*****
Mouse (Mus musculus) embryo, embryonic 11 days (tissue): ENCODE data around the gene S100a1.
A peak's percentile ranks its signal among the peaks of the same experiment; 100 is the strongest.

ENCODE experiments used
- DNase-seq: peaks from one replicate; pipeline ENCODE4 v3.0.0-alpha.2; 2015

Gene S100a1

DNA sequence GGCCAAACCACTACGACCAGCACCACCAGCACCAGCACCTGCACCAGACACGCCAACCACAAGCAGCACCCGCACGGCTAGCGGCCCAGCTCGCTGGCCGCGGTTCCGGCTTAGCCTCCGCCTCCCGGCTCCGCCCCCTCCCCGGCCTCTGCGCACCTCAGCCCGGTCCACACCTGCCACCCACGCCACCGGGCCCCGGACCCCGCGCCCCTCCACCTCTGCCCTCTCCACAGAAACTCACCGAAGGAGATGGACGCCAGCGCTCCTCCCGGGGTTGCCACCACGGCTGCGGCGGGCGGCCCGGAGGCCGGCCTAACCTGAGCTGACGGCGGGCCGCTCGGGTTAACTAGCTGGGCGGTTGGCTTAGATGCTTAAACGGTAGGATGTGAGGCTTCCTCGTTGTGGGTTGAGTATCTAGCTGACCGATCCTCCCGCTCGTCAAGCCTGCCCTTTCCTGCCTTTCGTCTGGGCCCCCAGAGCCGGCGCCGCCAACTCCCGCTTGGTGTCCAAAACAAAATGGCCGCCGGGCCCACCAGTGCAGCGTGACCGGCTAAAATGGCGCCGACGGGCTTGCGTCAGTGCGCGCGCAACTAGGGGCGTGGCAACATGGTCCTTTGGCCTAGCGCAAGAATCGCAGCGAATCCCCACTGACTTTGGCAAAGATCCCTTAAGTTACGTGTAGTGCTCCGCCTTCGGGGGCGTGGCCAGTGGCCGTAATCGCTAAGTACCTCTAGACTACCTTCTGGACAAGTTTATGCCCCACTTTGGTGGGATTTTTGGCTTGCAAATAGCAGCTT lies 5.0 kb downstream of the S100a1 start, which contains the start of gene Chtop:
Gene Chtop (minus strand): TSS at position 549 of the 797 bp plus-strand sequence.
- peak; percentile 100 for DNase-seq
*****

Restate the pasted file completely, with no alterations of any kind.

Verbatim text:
Mouse (Mus musculus) embryo, embryonic 11 days (tissue): ENCODE data around the gene S100a1.
A peak's percentile ranks its signal among the peaks of the same experiment; 100 is the strongest.

ENCODE experiments used
- DNase-seq: peaks from one replicate; pipeline ENCODE4 v3.0.0-alpha.2; 2015

Gene S100a1

DNA sequence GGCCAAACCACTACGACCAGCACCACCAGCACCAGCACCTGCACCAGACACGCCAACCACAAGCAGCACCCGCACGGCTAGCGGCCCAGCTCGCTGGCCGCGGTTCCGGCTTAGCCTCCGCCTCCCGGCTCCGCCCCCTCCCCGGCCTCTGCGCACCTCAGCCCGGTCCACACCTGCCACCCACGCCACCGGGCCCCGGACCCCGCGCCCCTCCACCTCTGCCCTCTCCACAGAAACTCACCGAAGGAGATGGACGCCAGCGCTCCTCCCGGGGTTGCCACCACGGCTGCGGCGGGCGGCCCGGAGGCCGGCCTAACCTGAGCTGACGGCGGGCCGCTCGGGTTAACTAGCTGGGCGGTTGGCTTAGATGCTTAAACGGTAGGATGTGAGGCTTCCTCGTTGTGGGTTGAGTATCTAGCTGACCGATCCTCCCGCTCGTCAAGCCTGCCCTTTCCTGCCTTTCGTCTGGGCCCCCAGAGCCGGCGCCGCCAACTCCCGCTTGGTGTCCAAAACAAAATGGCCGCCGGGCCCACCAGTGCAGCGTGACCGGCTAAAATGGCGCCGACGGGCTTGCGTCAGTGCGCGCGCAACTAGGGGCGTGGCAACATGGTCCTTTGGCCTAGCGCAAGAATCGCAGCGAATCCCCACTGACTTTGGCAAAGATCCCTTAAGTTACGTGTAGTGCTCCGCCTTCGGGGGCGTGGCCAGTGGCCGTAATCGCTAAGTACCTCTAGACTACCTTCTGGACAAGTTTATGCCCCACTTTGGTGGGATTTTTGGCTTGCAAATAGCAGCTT lies 5.0 kb downstream of the S100a1 start, which contains the start of gene Chtop:
Gene Chtop (minus strand): TSS at position 549 of the 797 bp plus-strand sequence.
- peak; percentile 100 for DNase-seq